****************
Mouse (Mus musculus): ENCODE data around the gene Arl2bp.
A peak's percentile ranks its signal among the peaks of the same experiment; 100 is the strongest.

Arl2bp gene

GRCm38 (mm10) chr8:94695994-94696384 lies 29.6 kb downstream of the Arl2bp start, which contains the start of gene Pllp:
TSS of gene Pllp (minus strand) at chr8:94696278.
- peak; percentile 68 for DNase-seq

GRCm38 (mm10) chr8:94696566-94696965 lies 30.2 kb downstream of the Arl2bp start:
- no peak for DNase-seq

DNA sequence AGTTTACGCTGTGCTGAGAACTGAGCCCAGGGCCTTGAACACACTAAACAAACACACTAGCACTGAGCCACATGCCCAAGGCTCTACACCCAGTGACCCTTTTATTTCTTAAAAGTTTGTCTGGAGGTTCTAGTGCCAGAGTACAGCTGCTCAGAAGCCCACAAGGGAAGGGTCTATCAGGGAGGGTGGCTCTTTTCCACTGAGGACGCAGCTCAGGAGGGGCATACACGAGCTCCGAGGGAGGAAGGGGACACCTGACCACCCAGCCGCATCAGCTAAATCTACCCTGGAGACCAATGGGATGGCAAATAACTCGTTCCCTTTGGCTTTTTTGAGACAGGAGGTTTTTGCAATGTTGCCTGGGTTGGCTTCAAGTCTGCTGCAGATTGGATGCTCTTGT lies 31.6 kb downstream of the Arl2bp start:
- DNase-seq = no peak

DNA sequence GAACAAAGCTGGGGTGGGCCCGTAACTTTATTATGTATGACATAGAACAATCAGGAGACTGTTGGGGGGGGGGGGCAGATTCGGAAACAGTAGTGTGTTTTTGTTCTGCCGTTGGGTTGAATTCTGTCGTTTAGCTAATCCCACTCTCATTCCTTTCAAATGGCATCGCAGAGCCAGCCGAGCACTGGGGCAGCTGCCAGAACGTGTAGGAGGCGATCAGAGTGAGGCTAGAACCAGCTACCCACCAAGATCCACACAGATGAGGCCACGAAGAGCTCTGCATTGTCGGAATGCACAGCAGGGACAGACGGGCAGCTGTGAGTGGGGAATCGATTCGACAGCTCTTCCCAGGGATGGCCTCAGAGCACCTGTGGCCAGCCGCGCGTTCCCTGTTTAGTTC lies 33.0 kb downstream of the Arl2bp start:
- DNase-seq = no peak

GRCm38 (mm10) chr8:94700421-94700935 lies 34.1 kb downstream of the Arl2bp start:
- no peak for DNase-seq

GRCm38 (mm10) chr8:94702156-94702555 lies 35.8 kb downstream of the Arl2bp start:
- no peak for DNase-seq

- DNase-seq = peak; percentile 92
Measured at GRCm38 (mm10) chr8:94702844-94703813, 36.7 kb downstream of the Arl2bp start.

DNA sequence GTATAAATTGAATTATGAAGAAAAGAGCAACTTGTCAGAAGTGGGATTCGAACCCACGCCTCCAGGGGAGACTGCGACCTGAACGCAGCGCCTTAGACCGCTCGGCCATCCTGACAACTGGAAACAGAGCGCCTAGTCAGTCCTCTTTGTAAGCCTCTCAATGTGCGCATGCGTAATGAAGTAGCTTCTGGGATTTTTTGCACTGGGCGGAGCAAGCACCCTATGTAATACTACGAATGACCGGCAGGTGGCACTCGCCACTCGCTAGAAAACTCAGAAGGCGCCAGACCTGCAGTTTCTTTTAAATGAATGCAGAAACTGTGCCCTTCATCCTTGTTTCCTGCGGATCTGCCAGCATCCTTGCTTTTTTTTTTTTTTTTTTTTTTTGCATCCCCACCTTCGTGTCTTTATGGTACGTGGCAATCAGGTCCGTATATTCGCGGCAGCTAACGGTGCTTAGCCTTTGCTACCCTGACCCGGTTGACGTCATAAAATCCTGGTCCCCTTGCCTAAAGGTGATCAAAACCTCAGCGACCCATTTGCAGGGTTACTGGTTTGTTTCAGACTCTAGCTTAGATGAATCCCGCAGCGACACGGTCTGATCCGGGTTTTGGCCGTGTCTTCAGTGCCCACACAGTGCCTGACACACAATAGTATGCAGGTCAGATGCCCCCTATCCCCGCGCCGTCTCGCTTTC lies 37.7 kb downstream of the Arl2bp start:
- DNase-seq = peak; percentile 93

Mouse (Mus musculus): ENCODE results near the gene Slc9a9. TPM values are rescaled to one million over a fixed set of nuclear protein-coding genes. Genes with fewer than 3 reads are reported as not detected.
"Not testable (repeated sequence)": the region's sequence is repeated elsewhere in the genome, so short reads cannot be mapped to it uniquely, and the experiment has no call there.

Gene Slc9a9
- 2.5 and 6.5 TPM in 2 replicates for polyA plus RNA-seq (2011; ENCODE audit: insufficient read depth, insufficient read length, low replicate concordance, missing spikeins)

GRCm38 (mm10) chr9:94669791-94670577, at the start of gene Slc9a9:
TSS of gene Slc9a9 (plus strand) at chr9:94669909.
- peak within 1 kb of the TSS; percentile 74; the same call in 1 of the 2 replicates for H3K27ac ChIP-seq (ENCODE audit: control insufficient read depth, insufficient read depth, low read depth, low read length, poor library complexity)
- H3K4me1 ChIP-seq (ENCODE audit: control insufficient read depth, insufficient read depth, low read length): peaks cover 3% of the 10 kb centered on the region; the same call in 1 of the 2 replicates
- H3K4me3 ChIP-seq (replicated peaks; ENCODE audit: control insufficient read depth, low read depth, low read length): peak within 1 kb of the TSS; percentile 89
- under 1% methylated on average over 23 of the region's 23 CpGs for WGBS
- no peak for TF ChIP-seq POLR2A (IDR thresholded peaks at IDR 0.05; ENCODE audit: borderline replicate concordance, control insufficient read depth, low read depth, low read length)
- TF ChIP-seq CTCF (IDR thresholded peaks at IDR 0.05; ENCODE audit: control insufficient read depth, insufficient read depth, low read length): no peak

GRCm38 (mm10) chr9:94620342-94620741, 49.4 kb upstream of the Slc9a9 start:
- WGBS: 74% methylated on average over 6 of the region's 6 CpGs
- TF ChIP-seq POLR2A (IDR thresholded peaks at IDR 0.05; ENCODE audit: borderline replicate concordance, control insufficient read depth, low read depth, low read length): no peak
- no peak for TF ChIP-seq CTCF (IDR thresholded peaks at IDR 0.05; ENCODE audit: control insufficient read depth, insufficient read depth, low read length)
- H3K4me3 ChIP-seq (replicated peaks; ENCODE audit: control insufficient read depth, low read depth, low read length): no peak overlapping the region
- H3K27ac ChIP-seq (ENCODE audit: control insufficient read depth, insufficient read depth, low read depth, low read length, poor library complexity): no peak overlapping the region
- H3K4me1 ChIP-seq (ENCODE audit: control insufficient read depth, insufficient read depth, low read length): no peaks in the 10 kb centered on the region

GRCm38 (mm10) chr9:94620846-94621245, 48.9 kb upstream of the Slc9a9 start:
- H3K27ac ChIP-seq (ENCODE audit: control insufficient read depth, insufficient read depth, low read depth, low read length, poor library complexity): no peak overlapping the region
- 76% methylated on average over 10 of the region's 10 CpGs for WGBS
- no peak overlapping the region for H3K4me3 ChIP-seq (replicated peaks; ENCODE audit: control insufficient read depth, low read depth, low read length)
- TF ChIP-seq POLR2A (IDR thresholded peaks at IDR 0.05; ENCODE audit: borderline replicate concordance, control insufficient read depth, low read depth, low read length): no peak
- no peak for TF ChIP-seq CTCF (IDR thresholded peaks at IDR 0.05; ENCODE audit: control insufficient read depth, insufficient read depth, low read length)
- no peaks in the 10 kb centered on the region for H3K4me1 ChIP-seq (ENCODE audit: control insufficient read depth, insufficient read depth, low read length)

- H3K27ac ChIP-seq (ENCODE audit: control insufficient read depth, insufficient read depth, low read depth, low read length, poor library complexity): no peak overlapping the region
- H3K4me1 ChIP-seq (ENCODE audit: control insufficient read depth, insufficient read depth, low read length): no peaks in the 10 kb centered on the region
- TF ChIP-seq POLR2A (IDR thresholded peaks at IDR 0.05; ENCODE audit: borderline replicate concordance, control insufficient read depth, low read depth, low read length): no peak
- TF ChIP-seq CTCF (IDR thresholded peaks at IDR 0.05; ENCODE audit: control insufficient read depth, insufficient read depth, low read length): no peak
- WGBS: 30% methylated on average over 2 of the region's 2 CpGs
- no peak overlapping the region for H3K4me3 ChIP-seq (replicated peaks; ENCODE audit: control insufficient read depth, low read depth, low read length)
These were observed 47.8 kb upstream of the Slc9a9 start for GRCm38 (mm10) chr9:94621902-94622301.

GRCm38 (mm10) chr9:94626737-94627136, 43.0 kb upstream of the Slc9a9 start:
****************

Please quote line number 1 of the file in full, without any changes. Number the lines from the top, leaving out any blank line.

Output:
Mouse (Mus musculus): ENCODE data around the gene Arl2bp.